Though the weather on screen is blightful

Leave it to miso to repurpose a little chill as discussion kindling:

It's not quite october yet but it's already getting cold in there. Summer went by so fast. It's fine though, I like cold. And what's better than reading what other people have been up to when it's cold outside and you are comfortably seated inside?

Oh, how I do love getting situated for discovery!

That's it. Slowing down. I think this is what makes engaging a great experience. Taking the time. Doesn't mean we need to engage with a lot of people if we can take time to engage in a meaningful way once. Slowing down brings quiet, we're not racing for endless notifications. It's slow but it isn't shallow. It also allows us to focus and not be reactionary.

All that was in mind while pounding out my previous, but – surprise, surprise – it never made it to “print” for my being in such a rush to post what I had. So your reminder of the value of slow seems particularly meaningful.

Also, quite nice to be reminded of the seeming inverse relationship between speed and quality in the meaningfulness department.

In general I should slow down in lots of things I'm doing. It just feels better that way. Why rush all the time? Are we going faster if we don't slow down? Or do we need to slow down if we want to accelerate? So many questions.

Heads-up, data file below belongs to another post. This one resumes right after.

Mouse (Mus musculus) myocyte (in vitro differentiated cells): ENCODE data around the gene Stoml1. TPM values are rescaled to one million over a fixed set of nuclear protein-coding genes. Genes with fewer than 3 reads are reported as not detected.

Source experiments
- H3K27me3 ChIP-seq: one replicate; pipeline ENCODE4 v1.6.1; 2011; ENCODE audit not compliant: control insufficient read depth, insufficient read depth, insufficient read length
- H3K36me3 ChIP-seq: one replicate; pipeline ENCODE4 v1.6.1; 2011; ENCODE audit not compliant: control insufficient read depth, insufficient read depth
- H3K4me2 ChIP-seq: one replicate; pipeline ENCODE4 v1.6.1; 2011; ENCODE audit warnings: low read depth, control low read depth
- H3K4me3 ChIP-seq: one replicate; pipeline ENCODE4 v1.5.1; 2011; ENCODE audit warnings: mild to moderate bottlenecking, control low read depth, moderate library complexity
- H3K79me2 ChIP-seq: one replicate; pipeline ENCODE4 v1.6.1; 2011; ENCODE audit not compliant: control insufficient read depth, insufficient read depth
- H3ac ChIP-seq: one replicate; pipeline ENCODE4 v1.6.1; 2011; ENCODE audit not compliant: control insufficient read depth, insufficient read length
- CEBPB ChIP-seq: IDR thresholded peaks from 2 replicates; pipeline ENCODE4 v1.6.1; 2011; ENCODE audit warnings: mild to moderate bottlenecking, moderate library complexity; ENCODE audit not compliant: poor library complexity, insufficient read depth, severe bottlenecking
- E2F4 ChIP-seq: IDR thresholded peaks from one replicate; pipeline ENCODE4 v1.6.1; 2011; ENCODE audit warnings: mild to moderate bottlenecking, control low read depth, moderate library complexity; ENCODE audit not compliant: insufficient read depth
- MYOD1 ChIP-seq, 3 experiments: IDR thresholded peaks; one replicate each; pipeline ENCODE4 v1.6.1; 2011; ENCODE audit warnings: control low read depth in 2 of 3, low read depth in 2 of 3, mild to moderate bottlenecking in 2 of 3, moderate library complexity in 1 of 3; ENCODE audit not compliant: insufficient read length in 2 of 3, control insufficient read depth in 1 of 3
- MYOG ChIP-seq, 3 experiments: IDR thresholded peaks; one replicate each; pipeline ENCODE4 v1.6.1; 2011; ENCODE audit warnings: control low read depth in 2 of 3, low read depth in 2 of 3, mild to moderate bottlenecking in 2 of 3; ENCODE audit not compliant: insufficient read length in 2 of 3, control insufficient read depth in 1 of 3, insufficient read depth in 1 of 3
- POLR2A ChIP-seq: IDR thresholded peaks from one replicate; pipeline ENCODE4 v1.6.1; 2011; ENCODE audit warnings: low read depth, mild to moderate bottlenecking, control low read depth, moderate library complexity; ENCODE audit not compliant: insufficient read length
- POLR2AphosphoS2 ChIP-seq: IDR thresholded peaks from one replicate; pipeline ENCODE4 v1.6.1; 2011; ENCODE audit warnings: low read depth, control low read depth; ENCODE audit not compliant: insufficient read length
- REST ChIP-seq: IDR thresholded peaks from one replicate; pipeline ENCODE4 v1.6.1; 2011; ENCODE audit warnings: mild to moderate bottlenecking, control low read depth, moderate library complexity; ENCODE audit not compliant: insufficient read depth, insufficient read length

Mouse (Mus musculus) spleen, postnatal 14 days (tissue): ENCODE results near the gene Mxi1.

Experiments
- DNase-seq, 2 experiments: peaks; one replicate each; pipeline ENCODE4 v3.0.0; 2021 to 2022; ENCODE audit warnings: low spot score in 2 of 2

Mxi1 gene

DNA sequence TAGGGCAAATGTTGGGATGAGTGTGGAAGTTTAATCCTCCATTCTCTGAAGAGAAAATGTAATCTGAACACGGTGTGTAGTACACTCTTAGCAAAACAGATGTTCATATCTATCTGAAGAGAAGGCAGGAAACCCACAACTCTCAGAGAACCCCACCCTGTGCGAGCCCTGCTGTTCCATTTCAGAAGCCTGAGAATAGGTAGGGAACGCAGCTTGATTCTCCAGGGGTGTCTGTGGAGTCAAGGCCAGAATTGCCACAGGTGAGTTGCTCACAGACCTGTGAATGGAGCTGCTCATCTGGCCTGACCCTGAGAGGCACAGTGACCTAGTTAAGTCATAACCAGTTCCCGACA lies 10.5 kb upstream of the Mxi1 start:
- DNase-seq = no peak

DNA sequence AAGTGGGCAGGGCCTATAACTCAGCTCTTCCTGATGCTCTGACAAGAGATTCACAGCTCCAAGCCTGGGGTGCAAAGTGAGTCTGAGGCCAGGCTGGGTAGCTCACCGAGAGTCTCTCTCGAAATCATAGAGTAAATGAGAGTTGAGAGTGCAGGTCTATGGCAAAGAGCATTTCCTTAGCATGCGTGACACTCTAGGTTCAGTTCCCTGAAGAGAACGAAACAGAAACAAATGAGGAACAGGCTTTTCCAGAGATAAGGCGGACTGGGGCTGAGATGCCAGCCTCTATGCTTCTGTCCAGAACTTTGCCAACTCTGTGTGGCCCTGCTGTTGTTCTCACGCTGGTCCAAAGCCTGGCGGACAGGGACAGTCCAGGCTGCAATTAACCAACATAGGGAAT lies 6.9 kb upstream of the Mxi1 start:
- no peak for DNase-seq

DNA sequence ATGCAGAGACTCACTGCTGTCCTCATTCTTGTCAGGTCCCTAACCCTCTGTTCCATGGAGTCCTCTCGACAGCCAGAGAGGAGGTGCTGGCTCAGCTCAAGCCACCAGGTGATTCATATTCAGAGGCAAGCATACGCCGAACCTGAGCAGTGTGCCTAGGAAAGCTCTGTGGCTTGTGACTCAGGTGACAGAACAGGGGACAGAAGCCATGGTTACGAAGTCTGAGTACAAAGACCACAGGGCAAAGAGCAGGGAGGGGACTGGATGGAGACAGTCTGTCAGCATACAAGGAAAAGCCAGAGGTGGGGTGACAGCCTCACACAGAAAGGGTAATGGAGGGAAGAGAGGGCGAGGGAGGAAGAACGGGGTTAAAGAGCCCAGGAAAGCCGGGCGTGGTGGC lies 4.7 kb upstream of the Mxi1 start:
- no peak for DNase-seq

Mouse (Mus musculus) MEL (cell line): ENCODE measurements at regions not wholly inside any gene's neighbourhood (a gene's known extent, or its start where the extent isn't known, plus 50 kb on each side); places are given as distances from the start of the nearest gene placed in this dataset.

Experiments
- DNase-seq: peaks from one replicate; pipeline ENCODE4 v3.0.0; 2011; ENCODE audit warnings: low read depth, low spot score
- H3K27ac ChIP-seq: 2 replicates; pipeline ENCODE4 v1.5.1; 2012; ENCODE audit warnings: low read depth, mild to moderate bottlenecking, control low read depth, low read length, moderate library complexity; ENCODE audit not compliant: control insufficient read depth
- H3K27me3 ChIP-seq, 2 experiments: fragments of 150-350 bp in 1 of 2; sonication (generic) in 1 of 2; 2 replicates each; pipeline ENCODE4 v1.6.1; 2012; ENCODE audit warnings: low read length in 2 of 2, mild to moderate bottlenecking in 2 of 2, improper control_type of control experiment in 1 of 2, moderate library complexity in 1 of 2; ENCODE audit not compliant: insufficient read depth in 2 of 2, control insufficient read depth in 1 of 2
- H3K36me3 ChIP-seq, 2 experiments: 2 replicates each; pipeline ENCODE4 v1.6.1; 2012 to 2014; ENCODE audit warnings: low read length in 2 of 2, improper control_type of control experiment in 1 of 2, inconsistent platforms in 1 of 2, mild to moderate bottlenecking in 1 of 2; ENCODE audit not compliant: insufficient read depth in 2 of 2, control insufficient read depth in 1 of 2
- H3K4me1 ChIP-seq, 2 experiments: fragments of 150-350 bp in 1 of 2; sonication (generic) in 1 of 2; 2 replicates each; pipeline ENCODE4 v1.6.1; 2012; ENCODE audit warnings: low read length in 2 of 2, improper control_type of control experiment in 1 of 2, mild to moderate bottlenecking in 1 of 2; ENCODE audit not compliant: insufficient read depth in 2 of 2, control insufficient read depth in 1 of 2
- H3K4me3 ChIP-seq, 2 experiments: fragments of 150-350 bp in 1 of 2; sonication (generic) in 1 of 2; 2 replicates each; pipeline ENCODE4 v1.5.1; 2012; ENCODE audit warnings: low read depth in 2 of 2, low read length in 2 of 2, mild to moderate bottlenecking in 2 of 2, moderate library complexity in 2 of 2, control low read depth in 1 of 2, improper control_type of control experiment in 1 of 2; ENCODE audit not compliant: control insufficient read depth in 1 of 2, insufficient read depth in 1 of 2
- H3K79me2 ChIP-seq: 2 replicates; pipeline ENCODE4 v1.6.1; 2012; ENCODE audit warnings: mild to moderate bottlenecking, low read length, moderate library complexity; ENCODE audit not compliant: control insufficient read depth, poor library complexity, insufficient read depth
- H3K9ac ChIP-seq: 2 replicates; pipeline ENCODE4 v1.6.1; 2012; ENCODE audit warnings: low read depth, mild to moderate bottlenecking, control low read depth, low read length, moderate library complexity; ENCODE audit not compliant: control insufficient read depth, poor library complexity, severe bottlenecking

I have it on good authority there's something to the slowing down of which you type. :–)

FWIW, an except from a potential spoof thereof:

        you gotta give me little posting
             give me little posting
        if you want our threads to last

Scary, isn't it? I never thought emotions could control us so much. Yet it makes sense. It also means that if someone can cater to some emotional input they could manipulate your logical mind in a non-logical way. Yes, definitely scary.

I suddenly want to model emotions as thought flames having been fanned into bonfires.

Which reminds me a little of a computer program. It's a series of statement/expression that get executed, or interpreted. The interpreter reads the program and do stuff. It's unambiguous so two different interpreters will produce the same output. It's also very deterministic.

But take writing now. We write, but we can only hope it will be interpreted the way we intend to by our reader. Maybe if I say “table” you will think of a brown round table although the one in my head is gray and rectangle.

What are you, some kind of a table racist? ;–)

Super fun analogy-assisted comparison!